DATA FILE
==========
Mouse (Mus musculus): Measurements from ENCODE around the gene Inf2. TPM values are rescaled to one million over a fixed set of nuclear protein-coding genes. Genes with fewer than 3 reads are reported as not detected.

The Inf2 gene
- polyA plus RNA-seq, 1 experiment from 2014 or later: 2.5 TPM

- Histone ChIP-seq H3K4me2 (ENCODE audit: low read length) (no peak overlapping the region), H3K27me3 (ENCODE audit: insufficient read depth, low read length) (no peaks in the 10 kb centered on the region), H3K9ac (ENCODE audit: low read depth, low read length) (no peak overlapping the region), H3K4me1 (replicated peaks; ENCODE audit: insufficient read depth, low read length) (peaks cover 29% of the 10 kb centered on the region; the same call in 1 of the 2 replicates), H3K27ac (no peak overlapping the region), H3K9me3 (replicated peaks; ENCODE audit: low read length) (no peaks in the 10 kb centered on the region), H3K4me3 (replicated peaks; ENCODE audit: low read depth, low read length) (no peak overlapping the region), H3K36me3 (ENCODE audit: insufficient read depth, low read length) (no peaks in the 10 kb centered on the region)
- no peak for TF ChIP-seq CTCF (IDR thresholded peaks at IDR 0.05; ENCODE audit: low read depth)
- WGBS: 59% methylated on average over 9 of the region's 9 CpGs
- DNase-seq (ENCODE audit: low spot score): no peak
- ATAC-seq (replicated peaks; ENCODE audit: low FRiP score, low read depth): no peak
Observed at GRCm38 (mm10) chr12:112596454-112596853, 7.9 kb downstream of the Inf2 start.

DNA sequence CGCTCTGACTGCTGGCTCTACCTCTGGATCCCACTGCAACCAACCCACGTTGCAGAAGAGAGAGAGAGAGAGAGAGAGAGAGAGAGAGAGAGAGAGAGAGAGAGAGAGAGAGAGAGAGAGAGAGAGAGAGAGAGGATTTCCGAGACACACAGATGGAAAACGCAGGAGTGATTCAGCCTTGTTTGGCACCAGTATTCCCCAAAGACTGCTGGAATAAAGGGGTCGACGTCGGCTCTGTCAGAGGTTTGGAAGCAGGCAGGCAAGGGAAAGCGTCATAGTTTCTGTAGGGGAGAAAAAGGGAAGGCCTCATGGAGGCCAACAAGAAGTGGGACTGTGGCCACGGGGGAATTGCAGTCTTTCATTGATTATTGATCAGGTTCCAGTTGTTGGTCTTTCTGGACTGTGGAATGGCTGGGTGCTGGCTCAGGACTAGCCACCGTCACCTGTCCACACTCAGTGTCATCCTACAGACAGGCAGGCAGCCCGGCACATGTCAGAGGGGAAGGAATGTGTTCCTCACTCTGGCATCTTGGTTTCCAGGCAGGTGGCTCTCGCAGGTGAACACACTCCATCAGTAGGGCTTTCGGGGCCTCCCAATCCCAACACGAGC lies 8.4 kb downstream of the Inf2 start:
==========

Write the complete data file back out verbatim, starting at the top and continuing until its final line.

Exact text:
Mouse (Mus musculus): Measurements from ENCODE around the gene Inf2. TPM values are rescaled to one million over a fixed set of nuclear protein-coding genes. Genes with fewer than 3 reads are reported as not detected.

The Inf2 gene
- polyA plus RNA-seq, 1 experiment from 2014 or later: 2.5 TPM

- Histone ChIP-seq H3K4me2 (ENCODE audit: low read length) (no peak overlapping the region), H3K27me3 (ENCODE audit: insufficient read depth, low read length) (no peaks in the 10 kb centered on the region), H3K9ac (ENCODE audit: low read depth, low read length) (no peak overlapping the region), H3K4me1 (replicated peaks; ENCODE audit: insufficient read depth, low read length) (peaks cover 29% of the 10 kb centered on the region; the same call in 1 of the 2 replicates), H3K27ac (no peak overlapping the region), H3K9me3 (replicated peaks; ENCODE audit: low read length) (no peaks in the 10 kb centered on the region), H3K4me3 (replicated peaks; ENCODE audit: low read depth, low read length) (no peak overlapping the region), H3K36me3 (ENCODE audit: insufficient read depth, low read length) (no peaks in the 10 kb centered on the region)
- no peak for TF ChIP-seq CTCF (IDR thresholded peaks at IDR 0.05; ENCODE audit: low read depth)
- WGBS: 59% methylated on average over 9 of the region's 9 CpGs
- DNase-seq (ENCODE audit: low spot score): no peak
- ATAC-seq (replicated peaks; ENCODE audit: low FRiP score, low read depth): no peak
Observed at GRCm38 (mm10) chr12:112596454-112596853, 7.9 kb downstream of the Inf2 start.

DNA sequence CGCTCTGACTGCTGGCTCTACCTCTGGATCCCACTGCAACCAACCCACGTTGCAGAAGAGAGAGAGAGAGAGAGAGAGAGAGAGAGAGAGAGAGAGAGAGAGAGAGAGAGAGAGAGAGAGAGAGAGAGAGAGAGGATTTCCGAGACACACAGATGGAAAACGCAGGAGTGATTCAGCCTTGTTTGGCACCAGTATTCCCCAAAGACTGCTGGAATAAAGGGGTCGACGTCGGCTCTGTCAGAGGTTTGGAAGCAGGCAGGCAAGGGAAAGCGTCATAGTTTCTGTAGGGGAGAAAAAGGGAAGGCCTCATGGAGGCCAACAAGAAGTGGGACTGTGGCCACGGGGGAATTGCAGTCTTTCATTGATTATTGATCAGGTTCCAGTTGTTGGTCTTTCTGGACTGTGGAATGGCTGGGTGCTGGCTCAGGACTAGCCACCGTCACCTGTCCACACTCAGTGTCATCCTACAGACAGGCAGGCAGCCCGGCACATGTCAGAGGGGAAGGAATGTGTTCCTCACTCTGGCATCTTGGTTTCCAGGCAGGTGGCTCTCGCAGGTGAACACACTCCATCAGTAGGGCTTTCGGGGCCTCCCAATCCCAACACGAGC lies 8.4 kb downstream of the Inf2 start: